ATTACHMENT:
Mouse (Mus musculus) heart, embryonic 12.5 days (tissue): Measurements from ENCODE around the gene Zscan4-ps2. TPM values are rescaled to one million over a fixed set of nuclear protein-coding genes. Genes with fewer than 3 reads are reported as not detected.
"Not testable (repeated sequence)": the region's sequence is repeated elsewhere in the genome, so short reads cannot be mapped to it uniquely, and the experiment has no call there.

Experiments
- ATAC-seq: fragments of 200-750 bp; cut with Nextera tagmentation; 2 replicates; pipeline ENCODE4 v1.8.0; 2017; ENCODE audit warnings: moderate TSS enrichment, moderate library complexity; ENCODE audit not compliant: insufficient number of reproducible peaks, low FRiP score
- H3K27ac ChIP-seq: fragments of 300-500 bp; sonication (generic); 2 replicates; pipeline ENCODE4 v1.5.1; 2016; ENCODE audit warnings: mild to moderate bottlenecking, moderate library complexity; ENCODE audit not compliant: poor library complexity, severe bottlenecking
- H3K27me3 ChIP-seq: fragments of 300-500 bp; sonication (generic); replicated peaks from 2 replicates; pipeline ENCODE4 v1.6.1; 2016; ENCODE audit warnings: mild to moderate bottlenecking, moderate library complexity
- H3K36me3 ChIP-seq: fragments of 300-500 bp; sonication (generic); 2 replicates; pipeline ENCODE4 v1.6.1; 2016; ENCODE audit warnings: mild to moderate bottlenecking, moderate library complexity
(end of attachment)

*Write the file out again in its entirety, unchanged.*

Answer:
Mouse (Mus musculus) heart, embryonic 12.5 days (tissue): Measurements from ENCODE around the gene Zscan4-ps2. TPM values are rescaled to one million over a fixed set of nuclear protein-coding genes. Genes with fewer than 3 reads are reported as not detected.
"Not testable (repeated sequence)": the region's sequence is repeated elsewhere in the genome, so short reads cannot be mapped to it uniquely, and the experiment has no call there.

Experiments
- ATAC-seq: fragments of 200-750 bp; cut with Nextera tagmentation; 2 replicates; pipeline ENCODE4 v1.8.0; 2017; ENCODE audit warnings: moderate TSS enrichment, moderate library complexity; ENCODE audit not compliant: insufficient number of reproducible peaks, low FRiP score
- H3K27ac ChIP-seq: fragments of 300-500 bp; sonication (generic); 2 replicates; pipeline ENCODE4 v1.5.1; 2016; ENCODE audit warnings: mild to moderate bottlenecking, moderate library complexity; ENCODE audit not compliant: poor library complexity, severe bottlenecking
- H3K27me3 ChIP-seq: fragments of 300-500 bp; sonication (generic); replicated peaks from 2 replicates; pipeline ENCODE4 v1.6.1; 2016; ENCODE audit warnings: mild to moderate bottlenecking, moderate library complexity
- H3K36me3 ChIP-seq: fragments of 300-500 bp; sonication (generic); 2 replicates; pipeline ENCODE4 v1.6.1; 2016; ENCODE audit warnings: mild to moderate bottlenecking, moderate library complexity